View Full Version : Hi everyone...new guy here
02-10-2010, 09:01 PM
Hey guys Iím new here so I thought I would say hi. I have been reading for a while now but still have so many more questions. I will try to ask just a few at a time so the post does not go too long. I will give a little history about myself first. Iíve been cutting my own lawn for about 40 years. I have never really cut others as I would this time around. I have a full time job now so this would be part time starting. That seems to be what everyone recommends anyway. I am also a disabled veteran so Iím not sure how all this will go. I will start with the basic push mower. Iím thinking of just targeting the houses in my area. So with that said, hereís whatís unclear.
1) What do you guys think about the books and starting guides that are for sale on the internet? ďHow to start a lawn care businessĒ.
2) Can a guy do okay by just doing the basics? Mowing, trimming and blowing off the walkways.
3) Have any of you guys changed careers late in life?
Well thatís it for now. I have many more questions. But this will get us started.
02-10-2010, 09:13 PM
I'll try to answer your questions as best I can...
1) I'm not big on the books that try and tell you how to start your own lawn care business. All that information is right on this website, just by reading threads and asking questions. So I really wouldn't spend money on them. I'm sure they have some very good information in them, but you should still be able to get that info from guys right on this site.
2) The basics is what everyone starts with usually. I actually like doing that best, mainly because its quick and I can knock out quite a few jobs in one day that way. And actually the "basics" is what alot of my customer want, they don't really want the whole full service.
3) I'm still young so I haven't really changed careers late in life. I'm an EMT and going through my fire fighting training, but lawn care is my main thing.
If you have anymore questions, ask away!!! There are lots of guys on this site that have quite the knowledge to share.
02-10-2010, 09:19 PM
Well, I can tell you I gave up fixing cars for a living on my 29th birthday, turning 35 this year and preparing for another year of owning my own business... I would not change a thing. Its been much more satisfying and the only thing I wish I did was start younger, but... I let others "talk me out of it" and once I over came that obstacle, its been smooth sailing...
I wish you the best of luck, try focusing on quality not quantity... Give 110% in what you do and love what your doing; the customers just keep falling into place. We still advertise, but not nearly as much as we did when we started. 75% (if not more) of our business comes from word of mouth... Now we try to handle all the calls we get... In this economy thats a real tough problem to have! :)
Upgrade your equipment as you can, figure out your cost of being in business and do yourself the favor... Become legit from the get go before you step on someones property... With the way people are so "sue happy" these days you do not want to take a chance and lose what your building before its even built...
Guides and how too materials can be helpful... But honestly, this site and some google searching will provide much more useful information for FREE. Start putting a business plan together, that will be more useful (and worth spending a few bucks on online if you need an example) then buying a how too guide. 90% of how too guides are pretty common sense, its not brain surgery here... Also, start reading books and magazines about the industry, go to the library and check out a few books there...
Hope this helps, again... Best of luck to you and thank you for your service to our Country. Hope 2010 is your year!
02-10-2010, 09:29 PM
I mostly do basic weekly service and don't have issues. Some customers want the full service landscape stuff but many just want their lawn to look nice.
I started with just a 21" and it was hell. Once I got commercial stuff it was much easier to get done faster. I would go with commercial equipment right out of the gate. I'd recommend a used commercial zero turn if your looking to do more than 5-7 accounts. Sitting beats walking by far plus it's less hard on you. Get yourself a good string trimmer and backpack blower, a trailer to haul it in and you're set.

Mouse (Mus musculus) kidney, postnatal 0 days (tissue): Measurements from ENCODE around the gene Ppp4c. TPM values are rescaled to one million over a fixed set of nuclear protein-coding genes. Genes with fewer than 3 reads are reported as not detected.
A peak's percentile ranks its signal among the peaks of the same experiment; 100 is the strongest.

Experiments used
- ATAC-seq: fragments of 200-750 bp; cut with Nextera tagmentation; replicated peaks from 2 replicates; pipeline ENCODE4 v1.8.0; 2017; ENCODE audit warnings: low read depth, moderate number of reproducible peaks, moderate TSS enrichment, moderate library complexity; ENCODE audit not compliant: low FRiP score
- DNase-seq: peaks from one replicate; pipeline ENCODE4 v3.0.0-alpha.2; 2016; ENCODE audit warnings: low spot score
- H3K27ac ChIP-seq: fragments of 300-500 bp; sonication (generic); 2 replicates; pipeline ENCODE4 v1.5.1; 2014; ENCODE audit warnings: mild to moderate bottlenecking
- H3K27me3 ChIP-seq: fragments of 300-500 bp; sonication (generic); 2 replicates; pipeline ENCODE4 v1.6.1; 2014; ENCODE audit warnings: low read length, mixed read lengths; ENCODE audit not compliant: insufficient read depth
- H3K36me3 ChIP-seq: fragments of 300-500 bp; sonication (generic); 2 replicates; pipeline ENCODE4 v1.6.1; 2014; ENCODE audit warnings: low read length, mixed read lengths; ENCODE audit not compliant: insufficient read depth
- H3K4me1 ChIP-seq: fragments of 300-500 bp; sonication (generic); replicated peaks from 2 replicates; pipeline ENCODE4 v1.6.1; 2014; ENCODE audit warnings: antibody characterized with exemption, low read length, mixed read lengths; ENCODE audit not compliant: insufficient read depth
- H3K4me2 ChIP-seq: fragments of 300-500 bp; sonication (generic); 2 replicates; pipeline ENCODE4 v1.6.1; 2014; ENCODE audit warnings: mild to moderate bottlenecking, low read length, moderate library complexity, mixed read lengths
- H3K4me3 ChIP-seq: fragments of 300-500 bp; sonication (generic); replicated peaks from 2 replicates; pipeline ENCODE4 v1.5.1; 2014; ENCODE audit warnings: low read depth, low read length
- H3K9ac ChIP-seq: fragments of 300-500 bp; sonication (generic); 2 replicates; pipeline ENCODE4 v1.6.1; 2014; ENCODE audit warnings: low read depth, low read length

02-10-2010, 10:18 PM
Thanks, you guys are so fast at the response. Sitting sure would be better than walking behind. It was my ankle that broke 20 years ago in the service. Four places! But I do not have any accounts yet so that will be a little later. I am an airline pilot and have been doing that for a bunch of years. It just doesnít pay very much. PBS did a special last nightÖ.thatís my life. Iím gone all the time and only come home to visit. So Iím looking for a better way of life.
I know this will be a loaded question, but how many accounts could one expect the first year? I plan on just walking door to door and hand out a flyer I created on word.
I donít think anyone will like this next one. Iím thinking of offering a discount to seniors and veterans. A 20% discount on a $30 lawn would be $6 off. Still $24! What do you think? Wait it gets worse. Maybe its better. Not sure! IĒm also thinking of mowing disabled veteranís yards for a $30 discount. Yep thatís free for a small yard. Wait, donít hang me yet. To go hand in hand with that, I was trying to come up with a sponsorship program where others that want to participate can basically contribute to the discounted lawns. Iím not sure how to go about that though. Anyway, maybe something like that. What do you think?
02-10-2010, 10:55 PM
If you do a crazy deal like that to attract business you need to cover expenses and not just work for free... Make sure you do a new business business press release and either contact a local news channel or local paper and have them cover the story about you giving away services to disabled vets... The start up publicity is needed if you are going to cut your throat with those big discounts and freebies.... If you do try it, let us know how it goes...
02-11-2010, 01:05 AM
To answer your question about the number of accounts you can expect this first year, that does really depend on your area and the number of flyers you pass out. Usually you can expect anywhere from 1%-3% call back. So if you pass out 1000 flyers, thats 10-30 potential customers, and there is no guarantee that the potential customers will actually hire you. So I'd say that for every 1000 flyers you pass out, you will gain 10 jobs (like I said, this could be different depending).